CHRISTINA (KRISTINA) INGESDOTTER / of Sweden (born in Sweden in the 1070s - † January 18, 1122 [3, p. 75], Princess of Novgorod, the first wife of Mstislav Vladimirovich, the Novgorod Prince (since 1125 the Grand Prince of Kiev)
Mstislav at Christina's deathbed. Miniature from Illustrated Chronicle of Ivan the Terrible, 60-70s XVI century

CHRISTINA (KRISTINA) INGESDOTTER / of Sweden (born in Sweden in the 1070s - † January 18, 1122 [3, p. 75], Princess of Novgorod, the first wife of Mstislav Vladimirovich, the Novgorod Prince (since 1125 the Grand Prince of Kiev)


  • Inge the Elder (Stenkilsson), King of Sweden (1087–1110)


  • Helena of Sweden, a supposed sister of King Blot-Sweyn of Sweden


The exact date of birth of the daughter of the Swedish king Inge Stenkilsson and Helena of Sweden is unknown, but her origin is indicated in the sources [I, p. 17; VI, c. 161; VII, p. 295; IX, p. 357; X, p. 176-185, etc.]. Presumably she was a little younger or the same age as her husband, Prince of Novgorod Mstislav (Harold) Vladimirovich [11, p. 328].

The filiation of Christina, as Mstislav's wife, is beyond doubt. This is evidenced by the numerous Scandinavian sagas that knew Mstislav well under the name of Harold (Harold) and call his first wife by name [V, p. 181; VI, c. 161; VII, p. 295; IX, p. 357; 2, p. 160-163]. This is also confirmed by the seals found in Novgorod with the image of St. Christina, the attribution of which was carried out by V.L. Yanin [18, p. 33]. The record that calls Christina's husband the powerful "King of Rus" Izyaslav is contained only in the "Genealogy of Danish Kings" by Abbot Wilhelm [X, p. 182-183] and is repeated in his Epistle to the Archbishop of Lund of 1194/1195, but is recognized as a mistake by the Norwegian author [12, p. 589-590]. Speaking about the origin of Christina, M.M. Shcherbatov was clearly mistaken, considering her an Ossetian-Alan [17, p.112]. M.V. Lomonosov, who established the identity of Mstislav's second wife, knew nothing about her [9, p. 61].

Unfortunately, nothing definite can be said about the timing of the marriage. For quite a long time, the date of the marriage of Mstislav-Harold and Christina in 1095 was taken for granted. This date first appeared in the "History of Rus" by V. N. Tatishchev [14, p. 104], however, it is not supported by data from sources [6, p. 255, n. 172]. The dating proposed by V.N. Tatishchev was accepted by some researchers [1, p. 1554; 20, Tabl. V; 21, Tabl. 21, etc.], even though the historian clearly confused the two spouses of Mstislav. He called Christina the daughter of a Novgorod mayor, while that was the second wife of the prince [3, p. 72, 11, p. 327; 12, p. 589]. The date of the marriage of Christina and Mstislav was subsequently pushed back to an earlier time. The basis for the new dating was not only the presumptive date of birth of the first child (according to historians, he was Vsevolod Mstislavich [12, p. 600; 13, pp. 65–78]; V.N. Tatishchev mistakenly considered the firstborn to be Izyaslav [14, p. 137-138]) but also the time of Mstislav's reign in Novgorod, where the prince was called twice [11, pp. 329-331]. Today, 1090-1093 or 1090/1091 - the beginning of 1096 [3, p. 73; 7, p. 66-74; 12, p. 607] are considered to be a possible interval when a marriage could be concluded .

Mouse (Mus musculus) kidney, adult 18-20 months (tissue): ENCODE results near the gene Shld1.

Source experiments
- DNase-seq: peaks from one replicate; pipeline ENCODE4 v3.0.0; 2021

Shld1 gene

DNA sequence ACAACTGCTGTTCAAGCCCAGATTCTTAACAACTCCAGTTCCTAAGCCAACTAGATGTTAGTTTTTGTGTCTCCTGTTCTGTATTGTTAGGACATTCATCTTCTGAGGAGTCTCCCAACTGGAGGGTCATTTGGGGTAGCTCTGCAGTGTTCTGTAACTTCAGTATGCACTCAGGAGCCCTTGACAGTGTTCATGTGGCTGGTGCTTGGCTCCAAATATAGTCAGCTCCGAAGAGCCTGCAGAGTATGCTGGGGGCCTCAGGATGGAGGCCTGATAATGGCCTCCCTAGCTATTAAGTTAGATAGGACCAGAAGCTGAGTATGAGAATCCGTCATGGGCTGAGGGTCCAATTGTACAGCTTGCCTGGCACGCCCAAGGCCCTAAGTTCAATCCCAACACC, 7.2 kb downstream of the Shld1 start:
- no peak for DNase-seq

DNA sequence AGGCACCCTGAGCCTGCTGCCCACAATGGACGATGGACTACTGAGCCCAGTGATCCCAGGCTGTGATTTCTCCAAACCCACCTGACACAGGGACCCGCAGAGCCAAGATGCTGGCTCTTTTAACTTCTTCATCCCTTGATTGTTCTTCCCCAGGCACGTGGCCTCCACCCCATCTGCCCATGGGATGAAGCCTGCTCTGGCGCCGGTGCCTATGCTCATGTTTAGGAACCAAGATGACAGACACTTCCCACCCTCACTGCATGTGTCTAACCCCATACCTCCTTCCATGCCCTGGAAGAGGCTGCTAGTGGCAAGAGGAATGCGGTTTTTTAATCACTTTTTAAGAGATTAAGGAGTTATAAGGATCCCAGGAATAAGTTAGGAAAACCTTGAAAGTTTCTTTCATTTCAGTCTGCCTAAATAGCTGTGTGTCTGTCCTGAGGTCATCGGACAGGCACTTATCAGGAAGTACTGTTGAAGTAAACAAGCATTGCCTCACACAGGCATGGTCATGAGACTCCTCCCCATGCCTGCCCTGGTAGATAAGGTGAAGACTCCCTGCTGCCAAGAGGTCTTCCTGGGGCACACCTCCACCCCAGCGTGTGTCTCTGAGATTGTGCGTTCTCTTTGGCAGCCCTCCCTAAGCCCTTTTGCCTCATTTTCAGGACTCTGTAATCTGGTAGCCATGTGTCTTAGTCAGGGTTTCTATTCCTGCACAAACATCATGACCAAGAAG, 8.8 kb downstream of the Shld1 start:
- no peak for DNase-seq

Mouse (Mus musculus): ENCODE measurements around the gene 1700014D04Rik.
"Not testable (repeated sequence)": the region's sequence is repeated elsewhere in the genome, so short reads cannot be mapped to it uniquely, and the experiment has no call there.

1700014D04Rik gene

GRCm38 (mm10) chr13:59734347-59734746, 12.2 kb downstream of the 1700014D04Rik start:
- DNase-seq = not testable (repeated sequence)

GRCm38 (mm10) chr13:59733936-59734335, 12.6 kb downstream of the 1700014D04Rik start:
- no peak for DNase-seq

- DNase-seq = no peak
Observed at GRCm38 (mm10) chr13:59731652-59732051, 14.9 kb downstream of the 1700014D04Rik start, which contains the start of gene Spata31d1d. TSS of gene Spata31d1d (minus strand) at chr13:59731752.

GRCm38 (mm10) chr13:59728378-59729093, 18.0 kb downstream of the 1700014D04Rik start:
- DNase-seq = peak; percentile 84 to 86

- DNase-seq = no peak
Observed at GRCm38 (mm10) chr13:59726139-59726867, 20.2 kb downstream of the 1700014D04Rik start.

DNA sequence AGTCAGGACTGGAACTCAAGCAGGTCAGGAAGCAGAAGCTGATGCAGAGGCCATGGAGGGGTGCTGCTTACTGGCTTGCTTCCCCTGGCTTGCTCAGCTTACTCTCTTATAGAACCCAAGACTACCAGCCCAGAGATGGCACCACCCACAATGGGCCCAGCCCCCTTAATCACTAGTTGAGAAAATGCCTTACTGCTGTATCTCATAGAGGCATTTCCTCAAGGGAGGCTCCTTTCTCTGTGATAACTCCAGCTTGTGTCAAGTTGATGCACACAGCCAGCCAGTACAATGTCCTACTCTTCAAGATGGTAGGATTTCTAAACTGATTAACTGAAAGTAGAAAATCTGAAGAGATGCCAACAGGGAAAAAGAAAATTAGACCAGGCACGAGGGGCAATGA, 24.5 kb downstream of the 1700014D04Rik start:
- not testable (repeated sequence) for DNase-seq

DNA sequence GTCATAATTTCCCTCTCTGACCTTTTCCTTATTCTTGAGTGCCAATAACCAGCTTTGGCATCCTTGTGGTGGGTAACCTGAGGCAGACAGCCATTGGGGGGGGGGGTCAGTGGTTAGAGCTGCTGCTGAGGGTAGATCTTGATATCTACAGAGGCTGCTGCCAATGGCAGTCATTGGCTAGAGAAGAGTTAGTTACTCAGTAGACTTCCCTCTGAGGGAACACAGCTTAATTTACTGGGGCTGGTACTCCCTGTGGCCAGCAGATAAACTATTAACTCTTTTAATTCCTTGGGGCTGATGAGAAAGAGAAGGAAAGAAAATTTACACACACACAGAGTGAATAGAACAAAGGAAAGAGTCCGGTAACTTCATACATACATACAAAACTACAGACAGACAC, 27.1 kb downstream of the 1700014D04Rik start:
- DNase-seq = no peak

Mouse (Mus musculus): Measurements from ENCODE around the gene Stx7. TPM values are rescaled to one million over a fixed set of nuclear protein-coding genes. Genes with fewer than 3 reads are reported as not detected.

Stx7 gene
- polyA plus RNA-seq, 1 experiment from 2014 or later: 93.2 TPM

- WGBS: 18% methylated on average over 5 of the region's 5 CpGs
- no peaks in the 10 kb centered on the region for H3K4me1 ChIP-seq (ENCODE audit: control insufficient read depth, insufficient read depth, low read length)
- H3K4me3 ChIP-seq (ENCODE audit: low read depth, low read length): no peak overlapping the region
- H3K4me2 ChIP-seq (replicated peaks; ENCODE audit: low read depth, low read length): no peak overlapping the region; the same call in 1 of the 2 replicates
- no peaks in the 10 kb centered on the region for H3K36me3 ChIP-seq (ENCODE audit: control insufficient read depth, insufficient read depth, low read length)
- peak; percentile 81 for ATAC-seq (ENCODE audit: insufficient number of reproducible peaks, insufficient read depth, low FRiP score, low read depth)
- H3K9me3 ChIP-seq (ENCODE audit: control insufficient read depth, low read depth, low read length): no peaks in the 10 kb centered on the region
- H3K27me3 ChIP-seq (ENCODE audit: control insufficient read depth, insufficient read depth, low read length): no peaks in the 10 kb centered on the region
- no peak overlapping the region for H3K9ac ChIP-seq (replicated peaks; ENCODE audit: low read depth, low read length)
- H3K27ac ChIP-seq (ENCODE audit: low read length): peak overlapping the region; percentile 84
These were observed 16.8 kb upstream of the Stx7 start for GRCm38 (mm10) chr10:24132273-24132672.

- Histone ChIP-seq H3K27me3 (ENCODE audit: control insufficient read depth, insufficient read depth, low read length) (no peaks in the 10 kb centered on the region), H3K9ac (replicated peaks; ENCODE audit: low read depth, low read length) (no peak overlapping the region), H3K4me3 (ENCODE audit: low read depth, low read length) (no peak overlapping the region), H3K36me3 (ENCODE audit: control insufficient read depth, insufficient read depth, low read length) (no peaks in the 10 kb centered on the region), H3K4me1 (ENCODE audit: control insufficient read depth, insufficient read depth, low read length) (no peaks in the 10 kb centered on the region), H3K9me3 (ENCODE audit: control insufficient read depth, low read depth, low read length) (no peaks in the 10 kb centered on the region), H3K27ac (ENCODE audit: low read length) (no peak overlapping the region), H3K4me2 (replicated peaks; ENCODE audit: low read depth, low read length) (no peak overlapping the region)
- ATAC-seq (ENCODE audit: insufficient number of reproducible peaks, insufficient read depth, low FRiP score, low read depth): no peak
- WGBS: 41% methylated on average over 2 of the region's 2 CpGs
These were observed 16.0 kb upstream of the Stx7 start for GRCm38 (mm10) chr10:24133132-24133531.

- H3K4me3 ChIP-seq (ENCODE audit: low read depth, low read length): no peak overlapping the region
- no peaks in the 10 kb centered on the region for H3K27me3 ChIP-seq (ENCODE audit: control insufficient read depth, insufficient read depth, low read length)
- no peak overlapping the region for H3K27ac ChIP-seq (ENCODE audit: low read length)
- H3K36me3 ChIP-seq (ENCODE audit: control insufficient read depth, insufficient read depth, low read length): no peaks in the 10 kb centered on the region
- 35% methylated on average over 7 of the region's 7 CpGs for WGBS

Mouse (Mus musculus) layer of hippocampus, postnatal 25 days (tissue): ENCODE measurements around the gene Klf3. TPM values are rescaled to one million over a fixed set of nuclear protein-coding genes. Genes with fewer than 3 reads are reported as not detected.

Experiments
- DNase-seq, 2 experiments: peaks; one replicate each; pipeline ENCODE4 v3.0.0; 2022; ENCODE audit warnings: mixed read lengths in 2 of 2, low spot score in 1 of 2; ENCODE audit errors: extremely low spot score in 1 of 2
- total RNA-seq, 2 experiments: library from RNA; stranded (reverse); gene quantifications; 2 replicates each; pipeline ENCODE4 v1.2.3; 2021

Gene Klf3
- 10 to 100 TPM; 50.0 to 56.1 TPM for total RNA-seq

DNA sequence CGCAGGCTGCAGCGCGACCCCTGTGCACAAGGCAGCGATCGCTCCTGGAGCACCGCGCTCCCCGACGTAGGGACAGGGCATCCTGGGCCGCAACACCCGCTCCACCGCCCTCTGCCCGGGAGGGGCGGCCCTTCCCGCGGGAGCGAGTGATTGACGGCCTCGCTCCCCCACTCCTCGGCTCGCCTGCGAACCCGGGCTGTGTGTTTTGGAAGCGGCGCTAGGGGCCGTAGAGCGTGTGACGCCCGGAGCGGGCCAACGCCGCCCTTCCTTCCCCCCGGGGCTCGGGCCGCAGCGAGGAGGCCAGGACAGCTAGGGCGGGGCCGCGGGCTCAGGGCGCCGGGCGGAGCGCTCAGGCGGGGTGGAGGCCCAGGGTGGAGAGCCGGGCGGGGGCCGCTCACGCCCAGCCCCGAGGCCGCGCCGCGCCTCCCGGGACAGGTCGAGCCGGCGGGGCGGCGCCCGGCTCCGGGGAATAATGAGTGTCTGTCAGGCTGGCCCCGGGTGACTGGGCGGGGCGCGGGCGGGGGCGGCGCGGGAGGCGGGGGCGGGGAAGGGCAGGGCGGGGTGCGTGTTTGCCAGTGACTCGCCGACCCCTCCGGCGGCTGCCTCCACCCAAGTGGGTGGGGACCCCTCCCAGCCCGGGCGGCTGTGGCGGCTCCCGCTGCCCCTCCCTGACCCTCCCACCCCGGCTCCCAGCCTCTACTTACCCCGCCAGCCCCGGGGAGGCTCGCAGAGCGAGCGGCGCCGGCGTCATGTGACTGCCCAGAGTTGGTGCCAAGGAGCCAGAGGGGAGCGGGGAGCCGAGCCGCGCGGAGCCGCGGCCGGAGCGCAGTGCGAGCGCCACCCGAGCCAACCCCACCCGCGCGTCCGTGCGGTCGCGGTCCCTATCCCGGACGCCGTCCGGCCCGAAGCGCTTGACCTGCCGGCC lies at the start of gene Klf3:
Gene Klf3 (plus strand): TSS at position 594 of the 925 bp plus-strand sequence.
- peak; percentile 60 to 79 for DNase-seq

Apparently, Christina lived with her husband in Novgorod, where thanks to her trade ties with Scandinavia were even stronger [11, p. 331]. The active development of contacts was also facilitated by the fact that Christina's sister Margarita Fredkulla, being the wife of the Danish king Nils (Nicholas), took an active part in organizing dynastic marriages of the daughters of Mstislav and Christina, Ingeborg and Malfed (Malmfred) [3, p. 75].

There is no evidence of Christina's acceptance of Orthodoxy. She probably retained the Catholic faith, which was for foreign princely wives in the 11th century still acceptable. An indirect confirmation of this fact is the appearance in Novgorod around the time of Mstislav's reign of the hermit monk Anthony, nicknamed the Roman, and the founding of a Catholic monastery on the banks of the Volkhov [III, p. 199; 11, p. 335]. A small episode described by V.L. Yanin testifies to the special position of the princess in Novgorod: once a slave disappeared from the princess, a Novgorod mayor was personally involved in the search for the girl [19, p. 212].